However, be mindful not to underprice your work, as this stitch count rule can also work against you.

For instance, some customers may bring in their own garment and ask you to embroider it. If you give them a flat fee of $1 per 1,000 stitches, this pricing does not take into account the special considerations necessary to embroider this project.

For instance, some materials need to be embroidered at slower speeds and some designs have many color changes, increasing the time needed to complete the item.

For that reason, it’s important to calculate all your costs and include labor into your pricing structure, especially for larger orders.

For an in-depth look into how to price your items, click here to discover “The #1 Factor in Determining Profitability.” In this webinar, you’ll learn why it’s important to base your pricing off of this key component.

Step #7: Create an online presence


Last, it’s time to get digital.

First off, you’ll need to determine what your point of sale will be. Will you be selling online or in-person? If you’ll be selling online, you’ll have several quick and easy options, such as Shopify for creating your own online store or Etsy for listing your products online.

Whether or not you’re planning to sell in person or online, you’ll need to set up a social media presence.

In the apparel business, social media is the best way to market your services and showcase your work. Rest assured, before someone buys from you in the apparel business, they have most likely visited your social media. When setting up your social media, be sure to list your business’ contact info on your bio and provide plenty of photos of samples for future customers to see.   

You’ll also need to list your business on Google, and make sure your contact info and address are up-to-date. Listing your business on Google is free and will help customers who are searching for embroidery services in your area find you.

Listing your business on Google also gives you a reliable platform for happy customers to leave reviews. Not only do potential customers trust Google reviews more than reviews on your website, but the more reviews your business receives on Google, the higher your chances are of being found on Google by new customers.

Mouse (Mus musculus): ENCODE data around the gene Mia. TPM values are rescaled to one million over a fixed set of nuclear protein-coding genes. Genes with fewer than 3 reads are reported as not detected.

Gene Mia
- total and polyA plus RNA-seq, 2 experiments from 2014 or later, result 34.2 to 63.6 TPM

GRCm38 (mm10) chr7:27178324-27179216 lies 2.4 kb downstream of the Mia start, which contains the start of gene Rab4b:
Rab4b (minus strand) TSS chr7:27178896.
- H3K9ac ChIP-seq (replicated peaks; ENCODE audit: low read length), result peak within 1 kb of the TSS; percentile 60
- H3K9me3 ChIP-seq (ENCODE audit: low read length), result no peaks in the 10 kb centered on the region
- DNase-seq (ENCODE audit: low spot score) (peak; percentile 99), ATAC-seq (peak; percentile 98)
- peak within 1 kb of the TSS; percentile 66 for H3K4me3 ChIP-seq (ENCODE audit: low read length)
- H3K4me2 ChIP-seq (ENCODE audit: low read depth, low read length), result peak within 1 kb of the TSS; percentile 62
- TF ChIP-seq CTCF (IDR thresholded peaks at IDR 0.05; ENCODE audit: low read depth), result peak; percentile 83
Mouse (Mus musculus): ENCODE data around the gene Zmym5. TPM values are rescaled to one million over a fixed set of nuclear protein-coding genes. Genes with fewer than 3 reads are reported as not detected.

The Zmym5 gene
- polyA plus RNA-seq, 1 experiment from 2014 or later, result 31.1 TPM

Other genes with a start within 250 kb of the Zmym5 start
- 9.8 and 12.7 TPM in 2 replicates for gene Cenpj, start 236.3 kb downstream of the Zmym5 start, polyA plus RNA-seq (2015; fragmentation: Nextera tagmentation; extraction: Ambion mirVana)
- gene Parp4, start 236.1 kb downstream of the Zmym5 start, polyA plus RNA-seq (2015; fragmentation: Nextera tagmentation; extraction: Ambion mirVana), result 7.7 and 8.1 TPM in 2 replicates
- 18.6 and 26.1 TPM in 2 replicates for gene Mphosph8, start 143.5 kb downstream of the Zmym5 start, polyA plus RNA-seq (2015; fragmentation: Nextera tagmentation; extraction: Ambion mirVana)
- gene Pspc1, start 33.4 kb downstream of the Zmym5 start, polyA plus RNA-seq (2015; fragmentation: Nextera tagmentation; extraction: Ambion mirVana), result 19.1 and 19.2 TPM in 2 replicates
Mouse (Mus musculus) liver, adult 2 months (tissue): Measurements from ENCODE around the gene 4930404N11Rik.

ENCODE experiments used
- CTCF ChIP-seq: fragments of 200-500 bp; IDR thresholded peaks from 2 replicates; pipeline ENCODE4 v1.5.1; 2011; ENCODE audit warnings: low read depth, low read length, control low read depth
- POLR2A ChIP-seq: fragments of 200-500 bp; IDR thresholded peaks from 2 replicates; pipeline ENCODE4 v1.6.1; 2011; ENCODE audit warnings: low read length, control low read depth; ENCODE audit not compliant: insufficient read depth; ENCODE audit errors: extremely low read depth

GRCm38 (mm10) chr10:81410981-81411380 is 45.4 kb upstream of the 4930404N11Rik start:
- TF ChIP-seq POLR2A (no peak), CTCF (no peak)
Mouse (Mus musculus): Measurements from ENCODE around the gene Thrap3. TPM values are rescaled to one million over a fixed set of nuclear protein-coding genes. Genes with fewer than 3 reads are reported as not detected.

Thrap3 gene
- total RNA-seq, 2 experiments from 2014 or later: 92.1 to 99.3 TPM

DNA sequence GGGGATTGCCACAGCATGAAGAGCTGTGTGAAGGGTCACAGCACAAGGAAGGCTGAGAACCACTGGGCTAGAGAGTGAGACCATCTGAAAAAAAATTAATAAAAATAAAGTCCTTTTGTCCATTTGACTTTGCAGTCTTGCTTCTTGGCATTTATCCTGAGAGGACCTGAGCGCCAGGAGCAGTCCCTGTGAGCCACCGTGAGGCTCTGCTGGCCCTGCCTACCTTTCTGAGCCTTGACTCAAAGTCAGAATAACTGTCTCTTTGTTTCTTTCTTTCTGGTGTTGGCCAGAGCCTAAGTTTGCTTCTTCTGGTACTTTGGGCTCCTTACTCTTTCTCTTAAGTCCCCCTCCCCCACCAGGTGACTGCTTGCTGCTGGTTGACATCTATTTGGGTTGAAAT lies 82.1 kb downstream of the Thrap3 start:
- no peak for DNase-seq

Now that you’re familiar with the seven crucial steps you need to take before getting started in the embroidery business, it’s time to put this insider info to good use. 

Although jumping into a new business or hobby can be intimidating, you’d be surprised how many people like you got started with little to no embroidery (or business) experience.  

In an effort to capture what it’s like to build an embroidery business, we interviewed 4 crafters and entrepreneurs who turned into embroidery business pros. In these exclusive video interviews, they each shared…

  • How they got started in the embroidery business
  • Where they find their customers
  • The types of embroidery projects they create
  • Their best tips for startup businesses
  • And so much more!

Click here to see how these everyday folks transitioned into the embroidery business seamlessly. 

After all, what better way to get started than to see what the pros are doing?

The #1 Factor in Determining Profitability: How to price for maximum profit in the embroidery business

Are you an entrepreneur, fashion lover, or embroidery enthusiast interested in starting or growing a profitable embroidery business? Do you want to be successful?

To guarantee maximum profit in your embroidery business, we’ve put together a webinar discussing the #1 factor in determining profitability. You will learn everything from achieving optimal profit margins for your products to common myths that are costing you money.

Click here to sign up for this FREE course.